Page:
Energy and Environment Reporting for Texas


Where politics, government and energy intersect.

Latest Posts

Obama Rejected Keystone XL, But Crude Flows Through Southern Part of Project

President Obama’s rejection of the Keystone XL pipeline provoked cheers from environmental groups, boos from rival politicians and a little bit of head scratching in the state of Texas. “Technically, from my vernacular, the northern leg of the Keystone XL was rejected because the southern leg of the Keystone XL has been in operation since [...]

Will State Correct A Big Mistake In What Texans Paid For Electricity?

We first reported in June about some so-called “fake profits” in the Texas energy industry that led to a multi-million dollar windfall for some companies. We have been following up to see what can be done to reimburse consumers for what some experts call a serious mistake in pricing electricity. In June, News 88.7 reported [...]

Power To Choose -Or To Pay More? State Of Texas Website Faulted By Consumers

With temperatures near 100 degrees, this is the time of year when we spend the most money to run our air conditioners. But are you spending more than you have to because you used the state’s Power to Choose website to pick your electricity provider? Frank St. Claire knows numbers and contracts. He graduated from [...]

The Texas Drought’s Over, But The Texas Slow-Motion Water Crisis Is Not

The latest drought report from the Texas Water Development Board has some good news. After more than five years, spring rains saturated the ground enough to finally end our long drought — our long soil moisture drought. But that doesn’t mean water shortages don’t still plague some parts of the state, and that water challenges wont stay with [...]

Hard Times Come to the ‘Hotel Capital’

This story originally ran as part of KUT 90.5′s series “Meanwhile in Small Town Texas.” Cotulla, Texas, is a small town deep in the oil fields of the South Texas Eagle Ford Shale. It’s a town that bet big on the oil boom. Five years ago the census put the population at less than 4,000 [...]

Keeping Houses Out of Texas Floodwaters Could Cost Billions

Back on May 26th, Houston woke up to flooded freeways and neighborhoods as bayous overflowed their banks. In the Texas Hill Country, homes and bridges washed away and levees broke. But super-heavy rainfall is nothing new in Texas and in fact, it was years earlier that experts had warned that the state was doing dangerously [...]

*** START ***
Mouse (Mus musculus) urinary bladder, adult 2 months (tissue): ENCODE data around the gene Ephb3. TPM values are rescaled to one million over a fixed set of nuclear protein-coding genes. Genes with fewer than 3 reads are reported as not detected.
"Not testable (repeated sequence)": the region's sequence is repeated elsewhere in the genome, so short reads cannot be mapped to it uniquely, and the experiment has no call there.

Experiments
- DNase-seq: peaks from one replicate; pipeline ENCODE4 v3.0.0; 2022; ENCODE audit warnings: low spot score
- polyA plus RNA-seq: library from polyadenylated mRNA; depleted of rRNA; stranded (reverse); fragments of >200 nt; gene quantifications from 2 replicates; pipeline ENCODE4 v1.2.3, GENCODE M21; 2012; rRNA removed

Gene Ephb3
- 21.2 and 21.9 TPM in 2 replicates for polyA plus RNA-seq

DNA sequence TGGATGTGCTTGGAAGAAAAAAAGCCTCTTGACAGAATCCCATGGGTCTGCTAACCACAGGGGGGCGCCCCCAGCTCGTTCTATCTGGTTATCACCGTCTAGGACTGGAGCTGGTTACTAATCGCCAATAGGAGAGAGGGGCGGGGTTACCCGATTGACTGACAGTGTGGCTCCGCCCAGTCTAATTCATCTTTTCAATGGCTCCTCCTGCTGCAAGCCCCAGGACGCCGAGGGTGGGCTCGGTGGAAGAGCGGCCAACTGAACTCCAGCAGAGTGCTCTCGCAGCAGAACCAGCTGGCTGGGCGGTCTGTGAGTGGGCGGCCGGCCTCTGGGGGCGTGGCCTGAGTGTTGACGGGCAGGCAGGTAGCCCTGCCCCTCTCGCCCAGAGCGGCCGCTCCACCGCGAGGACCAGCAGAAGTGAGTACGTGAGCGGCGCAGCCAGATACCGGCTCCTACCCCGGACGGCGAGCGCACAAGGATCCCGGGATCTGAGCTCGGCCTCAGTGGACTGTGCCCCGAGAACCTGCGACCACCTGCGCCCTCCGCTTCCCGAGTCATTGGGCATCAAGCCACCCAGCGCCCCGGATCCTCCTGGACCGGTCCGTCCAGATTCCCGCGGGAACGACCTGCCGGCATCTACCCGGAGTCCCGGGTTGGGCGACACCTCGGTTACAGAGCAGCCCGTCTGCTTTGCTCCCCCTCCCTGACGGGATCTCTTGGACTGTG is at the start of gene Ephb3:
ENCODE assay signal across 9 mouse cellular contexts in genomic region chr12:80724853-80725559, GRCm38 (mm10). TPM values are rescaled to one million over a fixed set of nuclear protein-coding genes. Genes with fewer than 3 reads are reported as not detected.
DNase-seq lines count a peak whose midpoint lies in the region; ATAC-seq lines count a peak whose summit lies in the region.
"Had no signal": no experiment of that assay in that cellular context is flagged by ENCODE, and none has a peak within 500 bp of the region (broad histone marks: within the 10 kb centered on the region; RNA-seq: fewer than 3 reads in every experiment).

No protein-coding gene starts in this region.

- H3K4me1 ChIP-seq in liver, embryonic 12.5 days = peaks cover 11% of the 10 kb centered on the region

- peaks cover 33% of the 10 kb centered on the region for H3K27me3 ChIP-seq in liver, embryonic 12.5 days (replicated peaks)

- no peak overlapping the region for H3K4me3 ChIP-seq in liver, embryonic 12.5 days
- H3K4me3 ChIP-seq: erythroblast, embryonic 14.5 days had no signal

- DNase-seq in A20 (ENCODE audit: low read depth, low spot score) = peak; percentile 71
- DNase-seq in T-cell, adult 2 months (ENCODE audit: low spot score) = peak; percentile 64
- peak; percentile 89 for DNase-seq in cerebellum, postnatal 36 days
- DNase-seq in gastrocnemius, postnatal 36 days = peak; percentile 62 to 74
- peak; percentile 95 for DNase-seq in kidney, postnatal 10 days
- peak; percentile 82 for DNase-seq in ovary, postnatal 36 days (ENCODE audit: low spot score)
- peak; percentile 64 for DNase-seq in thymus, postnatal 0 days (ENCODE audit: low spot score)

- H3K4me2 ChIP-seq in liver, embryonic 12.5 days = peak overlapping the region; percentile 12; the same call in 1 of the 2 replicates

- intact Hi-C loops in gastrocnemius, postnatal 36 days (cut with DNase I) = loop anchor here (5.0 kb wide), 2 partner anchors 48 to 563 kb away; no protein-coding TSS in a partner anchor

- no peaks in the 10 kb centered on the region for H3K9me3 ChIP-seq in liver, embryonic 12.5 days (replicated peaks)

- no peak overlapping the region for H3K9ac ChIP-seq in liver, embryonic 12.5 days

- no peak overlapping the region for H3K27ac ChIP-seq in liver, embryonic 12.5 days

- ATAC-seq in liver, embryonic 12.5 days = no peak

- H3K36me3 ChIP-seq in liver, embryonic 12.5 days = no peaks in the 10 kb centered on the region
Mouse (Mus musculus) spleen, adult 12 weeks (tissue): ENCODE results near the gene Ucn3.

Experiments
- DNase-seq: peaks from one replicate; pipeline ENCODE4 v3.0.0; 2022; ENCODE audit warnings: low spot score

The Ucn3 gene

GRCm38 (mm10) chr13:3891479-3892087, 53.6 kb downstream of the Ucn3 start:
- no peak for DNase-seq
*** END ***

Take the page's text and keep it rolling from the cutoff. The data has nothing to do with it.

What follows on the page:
After HB 40, What’s Next for Local Drilling Rules in Texas?

This year state lawmakers severely restricted the ability of Texas towns to regulate local oil and gas drilling. A law known as House Bill 40 was a reaction to a fracking ban passed by voters in the North Texas city of Denton. Denton has come to represent local fracking bans and clashes between local governments [...]

As EPA Pushes For Cleaner Air, Refineries Push Back

If you lived in Houston in the 1980s, you might have noticed that something has changed about the air you breathe: back then, it was a lot dirtier. But whether it needs to be “cleaner” than it is today is at the heart of debate heating up as new federal regulations are being written. In [...]

Could Evidence of Manmade Quakes Bring Tectonic Shift in Texas Regulation?

There have been earthquakes in almost every corner of Texas since the start of the state’s most recent oil and gas boom. One “swarm” that really captured people’s attention started in the town of Azle in 2013.  When oil and gas regulators at the Railroad Commission of Texas visited the town, local people suggested ways [...]

What Could Reduce The Risk Of Another Catastrophic Oil Well Blowout?

A little before 10 o’clock on the night of April 20th, 2010 multiple explosions blew apart the Deepwater Horizon drilling rig. Eleven crew members died, 17 more were injured while nearly 100 others narrowly escaped. In the five years since, the drilling industry says it has dramatically changed how it does business to make it [...]

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